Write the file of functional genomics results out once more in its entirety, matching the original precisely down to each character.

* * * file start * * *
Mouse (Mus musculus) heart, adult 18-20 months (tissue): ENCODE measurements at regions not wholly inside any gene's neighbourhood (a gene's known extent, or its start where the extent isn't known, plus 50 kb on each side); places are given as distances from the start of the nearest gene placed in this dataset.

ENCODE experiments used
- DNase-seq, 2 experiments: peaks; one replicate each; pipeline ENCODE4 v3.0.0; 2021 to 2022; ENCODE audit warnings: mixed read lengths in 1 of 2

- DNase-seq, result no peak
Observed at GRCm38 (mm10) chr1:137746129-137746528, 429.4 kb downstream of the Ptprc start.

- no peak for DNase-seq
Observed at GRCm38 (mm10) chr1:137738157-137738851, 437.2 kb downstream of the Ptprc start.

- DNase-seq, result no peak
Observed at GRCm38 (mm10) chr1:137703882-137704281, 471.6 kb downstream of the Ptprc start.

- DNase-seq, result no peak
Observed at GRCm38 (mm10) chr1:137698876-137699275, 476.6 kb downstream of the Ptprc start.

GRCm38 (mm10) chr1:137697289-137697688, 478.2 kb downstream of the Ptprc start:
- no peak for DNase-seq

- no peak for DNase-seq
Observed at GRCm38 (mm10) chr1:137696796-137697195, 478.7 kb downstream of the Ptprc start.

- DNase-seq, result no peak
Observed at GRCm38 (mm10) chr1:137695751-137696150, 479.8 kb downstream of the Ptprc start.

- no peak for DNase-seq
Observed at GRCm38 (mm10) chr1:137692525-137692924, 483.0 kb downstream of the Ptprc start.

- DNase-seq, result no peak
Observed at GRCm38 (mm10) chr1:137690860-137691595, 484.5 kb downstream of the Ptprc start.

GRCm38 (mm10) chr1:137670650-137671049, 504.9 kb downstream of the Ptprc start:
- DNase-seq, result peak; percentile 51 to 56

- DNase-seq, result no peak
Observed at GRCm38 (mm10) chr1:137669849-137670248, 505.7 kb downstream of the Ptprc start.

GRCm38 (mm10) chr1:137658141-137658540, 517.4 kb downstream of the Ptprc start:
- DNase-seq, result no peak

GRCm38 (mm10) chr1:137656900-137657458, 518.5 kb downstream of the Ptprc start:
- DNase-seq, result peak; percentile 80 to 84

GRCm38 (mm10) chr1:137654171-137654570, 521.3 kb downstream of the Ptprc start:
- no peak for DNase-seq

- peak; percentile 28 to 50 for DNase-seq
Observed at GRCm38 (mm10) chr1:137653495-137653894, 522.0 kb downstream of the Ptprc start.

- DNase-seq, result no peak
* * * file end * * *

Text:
Mouse (Mus musculus) heart, adult 18-20 months (tissue): ENCODE measurements at regions not wholly inside any gene's neighbourhood (a gene's known extent, or its start where the extent isn't known, plus 50 kb on each side); places are given as distances from the start of the nearest gene placed in this dataset.

ENCODE experiments used
- DNase-seq, 2 experiments: peaks; one replicate each; pipeline ENCODE4 v3.0.0; 2021 to 2022; ENCODE audit warnings: mixed read lengths in 1 of 2

- DNase-seq, result no peak
Observed at GRCm38 (mm10) chr1:137746129-137746528, 429.4 kb downstream of the Ptprc start.

- no peak for DNase-seq
Observed at GRCm38 (mm10) chr1:137738157-137738851, 437.2 kb downstream of the Ptprc start.

- DNase-seq, result no peak
Observed at GRCm38 (mm10) chr1:137703882-137704281, 471.6 kb downstream of the Ptprc start.

- DNase-seq, result no peak
Observed at GRCm38 (mm10) chr1:137698876-137699275, 476.6 kb downstream of the Ptprc start.

GRCm38 (mm10) chr1:137697289-137697688, 478.2 kb downstream of the Ptprc start:
- no peak for DNase-seq

- no peak for DNase-seq
Observed at GRCm38 (mm10) chr1:137696796-137697195, 478.7 kb downstream of the Ptprc start.

- DNase-seq, result no peak
Observed at GRCm38 (mm10) chr1:137695751-137696150, 479.8 kb downstream of the Ptprc start.

- no peak for DNase-seq
Observed at GRCm38 (mm10) chr1:137692525-137692924, 483.0 kb downstream of the Ptprc start.

- DNase-seq, result no peak
Observed at GRCm38 (mm10) chr1:137690860-137691595, 484.5 kb downstream of the Ptprc start.

GRCm38 (mm10) chr1:137670650-137671049, 504.9 kb downstream of the Ptprc start:
- DNase-seq, result peak; percentile 51 to 56

- DNase-seq, result no peak
Observed at GRCm38 (mm10) chr1:137669849-137670248, 505.7 kb downstream of the Ptprc start.

GRCm38 (mm10) chr1:137658141-137658540, 517.4 kb downstream of the Ptprc start:
- DNase-seq, result no peak

GRCm38 (mm10) chr1:137656900-137657458, 518.5 kb downstream of the Ptprc start:
- DNase-seq, result peak; percentile 80 to 84

GRCm38 (mm10) chr1:137654171-137654570, 521.3 kb downstream of the Ptprc start:
- no peak for DNase-seq

- peak; percentile 28 to 50 for DNase-seq
Observed at GRCm38 (mm10) chr1:137653495-137653894, 522.0 kb downstream of the Ptprc start.

- DNase-seq, result no peak